We are, I suspect in a thin moment, a holy moment, a hinge period. The Catholic priest Richard Rohr woke up last Saturday with a heavy heart and a sense of urgency, I suspect, with the same idea. “Every day more and more people are facing the catastrophe of extreme weather,” he wrote:
The neurotic news cycle is increasingly driven by a single narcissistic leader whose words and deeds incite hatred, sow discord, and amplify the daily chaos. The pandemic that seems to be returning in waves continues to wreak suffering and disorder with no end in sight, and there is no guarantee of the future in an economy designed to protect the rich and powerful at the expense of the poor and those subsisting at the margins of society.[v]
The moment is thin, and the truth of the moment is becoming harder and harder to unsee. As much as we would prefer to think otherwise, it is clear that our culture values white lives more than black and brown. Our mental and emotional health is in decline. We have “abandoned any sense of truth, objectivity, science or religion in civil conversation.”[vi]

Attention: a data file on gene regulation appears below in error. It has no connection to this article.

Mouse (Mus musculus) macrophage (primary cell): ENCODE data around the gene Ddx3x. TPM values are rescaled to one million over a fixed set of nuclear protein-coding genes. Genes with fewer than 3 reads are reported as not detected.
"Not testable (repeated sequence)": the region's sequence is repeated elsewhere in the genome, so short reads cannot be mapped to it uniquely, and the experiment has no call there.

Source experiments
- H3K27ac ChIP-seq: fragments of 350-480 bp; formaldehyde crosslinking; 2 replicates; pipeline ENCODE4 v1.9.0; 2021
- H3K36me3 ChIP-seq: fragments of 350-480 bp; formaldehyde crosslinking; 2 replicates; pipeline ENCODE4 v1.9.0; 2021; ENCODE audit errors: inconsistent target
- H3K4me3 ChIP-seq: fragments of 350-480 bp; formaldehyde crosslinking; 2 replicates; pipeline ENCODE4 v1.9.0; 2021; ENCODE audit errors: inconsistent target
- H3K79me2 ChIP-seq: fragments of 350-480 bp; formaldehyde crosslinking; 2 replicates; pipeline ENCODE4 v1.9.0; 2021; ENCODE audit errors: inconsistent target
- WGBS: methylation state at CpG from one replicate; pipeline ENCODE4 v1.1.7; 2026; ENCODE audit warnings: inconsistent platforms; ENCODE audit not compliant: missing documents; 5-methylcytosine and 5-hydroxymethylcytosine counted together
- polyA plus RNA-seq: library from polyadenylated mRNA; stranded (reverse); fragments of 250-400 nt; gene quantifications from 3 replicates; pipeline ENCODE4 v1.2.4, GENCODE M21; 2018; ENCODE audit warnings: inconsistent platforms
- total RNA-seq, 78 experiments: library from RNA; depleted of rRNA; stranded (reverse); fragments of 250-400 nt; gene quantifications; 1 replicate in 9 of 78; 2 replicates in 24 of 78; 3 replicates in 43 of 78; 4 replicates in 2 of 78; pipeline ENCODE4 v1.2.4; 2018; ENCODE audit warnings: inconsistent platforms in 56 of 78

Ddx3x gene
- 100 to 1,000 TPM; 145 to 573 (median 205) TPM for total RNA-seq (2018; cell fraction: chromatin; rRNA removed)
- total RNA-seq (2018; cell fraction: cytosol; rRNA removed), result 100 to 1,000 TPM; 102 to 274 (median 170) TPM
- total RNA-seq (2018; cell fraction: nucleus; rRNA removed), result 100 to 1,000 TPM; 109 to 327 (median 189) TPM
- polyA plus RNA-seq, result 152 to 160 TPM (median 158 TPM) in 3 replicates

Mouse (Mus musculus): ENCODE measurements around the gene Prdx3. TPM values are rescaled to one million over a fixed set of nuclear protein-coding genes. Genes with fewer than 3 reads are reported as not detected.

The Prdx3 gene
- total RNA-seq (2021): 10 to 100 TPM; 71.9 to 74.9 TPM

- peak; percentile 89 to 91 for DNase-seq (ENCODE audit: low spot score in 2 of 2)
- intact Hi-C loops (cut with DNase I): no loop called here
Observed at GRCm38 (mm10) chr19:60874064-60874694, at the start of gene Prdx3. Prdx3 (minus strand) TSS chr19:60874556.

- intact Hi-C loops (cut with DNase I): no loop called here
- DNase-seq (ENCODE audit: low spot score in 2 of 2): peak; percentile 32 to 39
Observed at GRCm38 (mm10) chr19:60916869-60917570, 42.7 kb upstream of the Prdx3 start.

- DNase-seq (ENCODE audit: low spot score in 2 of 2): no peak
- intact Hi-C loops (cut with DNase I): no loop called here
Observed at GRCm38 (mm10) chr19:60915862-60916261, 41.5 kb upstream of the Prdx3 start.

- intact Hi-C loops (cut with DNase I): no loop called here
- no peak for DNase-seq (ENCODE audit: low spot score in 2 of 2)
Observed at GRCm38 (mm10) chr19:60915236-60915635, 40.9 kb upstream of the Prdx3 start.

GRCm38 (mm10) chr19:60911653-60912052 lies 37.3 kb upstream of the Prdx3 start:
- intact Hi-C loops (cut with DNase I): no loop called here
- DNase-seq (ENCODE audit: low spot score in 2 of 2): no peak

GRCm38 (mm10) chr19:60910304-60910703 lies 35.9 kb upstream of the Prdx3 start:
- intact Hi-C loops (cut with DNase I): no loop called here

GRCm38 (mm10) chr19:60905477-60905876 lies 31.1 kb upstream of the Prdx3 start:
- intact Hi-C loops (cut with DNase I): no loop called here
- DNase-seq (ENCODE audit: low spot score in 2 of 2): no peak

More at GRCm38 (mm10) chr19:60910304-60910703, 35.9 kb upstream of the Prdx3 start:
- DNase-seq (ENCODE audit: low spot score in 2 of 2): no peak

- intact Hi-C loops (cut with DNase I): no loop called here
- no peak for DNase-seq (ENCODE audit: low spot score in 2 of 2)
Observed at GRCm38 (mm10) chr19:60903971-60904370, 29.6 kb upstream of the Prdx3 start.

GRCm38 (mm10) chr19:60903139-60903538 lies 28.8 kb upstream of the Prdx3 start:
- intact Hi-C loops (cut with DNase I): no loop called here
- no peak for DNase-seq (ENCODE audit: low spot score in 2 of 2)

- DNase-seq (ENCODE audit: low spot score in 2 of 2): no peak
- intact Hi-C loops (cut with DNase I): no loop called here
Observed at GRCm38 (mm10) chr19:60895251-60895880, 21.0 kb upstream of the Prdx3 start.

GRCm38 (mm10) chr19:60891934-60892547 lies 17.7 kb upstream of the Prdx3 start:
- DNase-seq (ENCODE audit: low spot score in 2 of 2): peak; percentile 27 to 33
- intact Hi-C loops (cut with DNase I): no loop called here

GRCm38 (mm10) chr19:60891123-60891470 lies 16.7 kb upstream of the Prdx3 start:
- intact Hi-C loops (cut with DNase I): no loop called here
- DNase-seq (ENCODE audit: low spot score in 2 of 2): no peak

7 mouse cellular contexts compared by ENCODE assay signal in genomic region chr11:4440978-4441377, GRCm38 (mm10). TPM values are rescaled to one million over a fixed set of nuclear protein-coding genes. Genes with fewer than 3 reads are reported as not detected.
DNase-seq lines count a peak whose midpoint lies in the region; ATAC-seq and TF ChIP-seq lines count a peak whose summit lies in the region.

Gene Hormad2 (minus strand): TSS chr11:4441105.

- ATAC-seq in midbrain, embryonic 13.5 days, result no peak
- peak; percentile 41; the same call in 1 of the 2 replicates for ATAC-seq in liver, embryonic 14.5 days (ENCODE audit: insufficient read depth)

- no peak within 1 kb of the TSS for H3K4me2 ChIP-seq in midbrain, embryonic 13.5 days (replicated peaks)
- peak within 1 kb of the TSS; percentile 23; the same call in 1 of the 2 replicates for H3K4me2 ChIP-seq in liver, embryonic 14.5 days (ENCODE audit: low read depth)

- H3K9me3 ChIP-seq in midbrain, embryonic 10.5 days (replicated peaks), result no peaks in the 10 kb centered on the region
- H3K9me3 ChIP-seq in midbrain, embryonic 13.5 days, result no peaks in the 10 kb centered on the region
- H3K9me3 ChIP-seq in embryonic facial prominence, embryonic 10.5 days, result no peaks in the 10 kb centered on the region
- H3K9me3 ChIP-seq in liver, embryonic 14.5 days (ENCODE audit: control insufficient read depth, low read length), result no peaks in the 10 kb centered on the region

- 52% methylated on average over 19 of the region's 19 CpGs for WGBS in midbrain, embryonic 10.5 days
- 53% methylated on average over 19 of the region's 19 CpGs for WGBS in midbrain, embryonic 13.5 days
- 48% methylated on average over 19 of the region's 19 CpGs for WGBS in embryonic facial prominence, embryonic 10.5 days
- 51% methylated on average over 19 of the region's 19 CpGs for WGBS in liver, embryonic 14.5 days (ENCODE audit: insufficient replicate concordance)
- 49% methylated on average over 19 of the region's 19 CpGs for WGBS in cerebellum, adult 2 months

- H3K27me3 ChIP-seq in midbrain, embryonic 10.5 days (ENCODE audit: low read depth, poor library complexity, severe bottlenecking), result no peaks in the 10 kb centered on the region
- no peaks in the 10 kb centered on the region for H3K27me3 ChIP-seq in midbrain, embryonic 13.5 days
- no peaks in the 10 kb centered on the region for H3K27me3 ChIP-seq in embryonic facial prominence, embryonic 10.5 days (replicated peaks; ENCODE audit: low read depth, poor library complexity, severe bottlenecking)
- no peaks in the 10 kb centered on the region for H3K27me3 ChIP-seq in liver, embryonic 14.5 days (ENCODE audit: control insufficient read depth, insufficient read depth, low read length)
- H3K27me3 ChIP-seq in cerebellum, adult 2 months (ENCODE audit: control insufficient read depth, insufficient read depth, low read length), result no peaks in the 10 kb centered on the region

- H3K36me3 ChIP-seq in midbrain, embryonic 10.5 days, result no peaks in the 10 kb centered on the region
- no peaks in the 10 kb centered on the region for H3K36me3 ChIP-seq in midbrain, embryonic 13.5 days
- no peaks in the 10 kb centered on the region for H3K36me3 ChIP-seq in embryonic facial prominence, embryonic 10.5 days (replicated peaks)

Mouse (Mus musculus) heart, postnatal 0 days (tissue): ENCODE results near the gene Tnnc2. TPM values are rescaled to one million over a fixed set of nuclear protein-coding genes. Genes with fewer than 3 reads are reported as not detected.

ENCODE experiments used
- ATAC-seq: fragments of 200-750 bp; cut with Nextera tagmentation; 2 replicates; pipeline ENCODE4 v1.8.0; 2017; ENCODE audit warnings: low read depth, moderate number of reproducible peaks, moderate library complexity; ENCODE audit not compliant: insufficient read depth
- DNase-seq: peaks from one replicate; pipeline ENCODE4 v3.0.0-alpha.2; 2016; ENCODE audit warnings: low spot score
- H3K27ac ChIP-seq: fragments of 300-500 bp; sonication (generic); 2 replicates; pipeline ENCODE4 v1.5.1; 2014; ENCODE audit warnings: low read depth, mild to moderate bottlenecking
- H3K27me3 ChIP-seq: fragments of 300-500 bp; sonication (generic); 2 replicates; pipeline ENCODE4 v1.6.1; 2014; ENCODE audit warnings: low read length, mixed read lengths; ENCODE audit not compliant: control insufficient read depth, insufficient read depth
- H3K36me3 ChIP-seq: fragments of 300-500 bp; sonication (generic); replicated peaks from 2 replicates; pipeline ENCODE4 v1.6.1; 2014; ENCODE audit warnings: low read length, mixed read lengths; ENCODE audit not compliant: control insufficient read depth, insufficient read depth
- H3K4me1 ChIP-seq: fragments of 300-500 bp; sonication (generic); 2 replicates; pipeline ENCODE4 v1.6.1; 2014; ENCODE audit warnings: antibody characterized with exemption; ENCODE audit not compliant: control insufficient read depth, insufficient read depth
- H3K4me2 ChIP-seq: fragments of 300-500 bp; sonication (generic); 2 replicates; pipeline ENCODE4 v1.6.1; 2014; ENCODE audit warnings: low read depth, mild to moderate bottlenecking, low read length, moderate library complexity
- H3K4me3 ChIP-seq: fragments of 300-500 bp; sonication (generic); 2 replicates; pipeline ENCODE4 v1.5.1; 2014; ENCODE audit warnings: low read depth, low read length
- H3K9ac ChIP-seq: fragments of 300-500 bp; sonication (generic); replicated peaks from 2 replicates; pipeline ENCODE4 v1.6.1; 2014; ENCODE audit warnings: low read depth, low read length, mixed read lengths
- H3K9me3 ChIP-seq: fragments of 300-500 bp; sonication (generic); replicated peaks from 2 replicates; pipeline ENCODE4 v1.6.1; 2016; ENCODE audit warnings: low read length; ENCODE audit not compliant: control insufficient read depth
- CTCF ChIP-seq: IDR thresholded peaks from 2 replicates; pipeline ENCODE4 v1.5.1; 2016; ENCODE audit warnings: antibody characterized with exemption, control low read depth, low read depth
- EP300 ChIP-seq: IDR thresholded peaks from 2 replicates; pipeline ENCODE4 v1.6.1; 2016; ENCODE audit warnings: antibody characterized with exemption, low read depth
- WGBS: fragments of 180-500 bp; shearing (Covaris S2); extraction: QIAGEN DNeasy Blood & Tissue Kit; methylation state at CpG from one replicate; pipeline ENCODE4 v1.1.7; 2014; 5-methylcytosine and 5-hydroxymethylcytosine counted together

So his intent is pastoral, and a good word for us today. We must curate these moments and our life within them carefully. He recalls the urgent wisdom of Etty Hillesum, the Dutch author who was exterminated in Auschwitz. We cannot equate our time with hers, but perhaps we can draw on her deep wisdom that in thin, apocalyptic moments it is all the more important to live not only purposefully, but sustainably—to “safeguard that little piece” of God in ourselves. To preserve it, and by doing so, preserve ourselves and this wild, holy, beautiful world.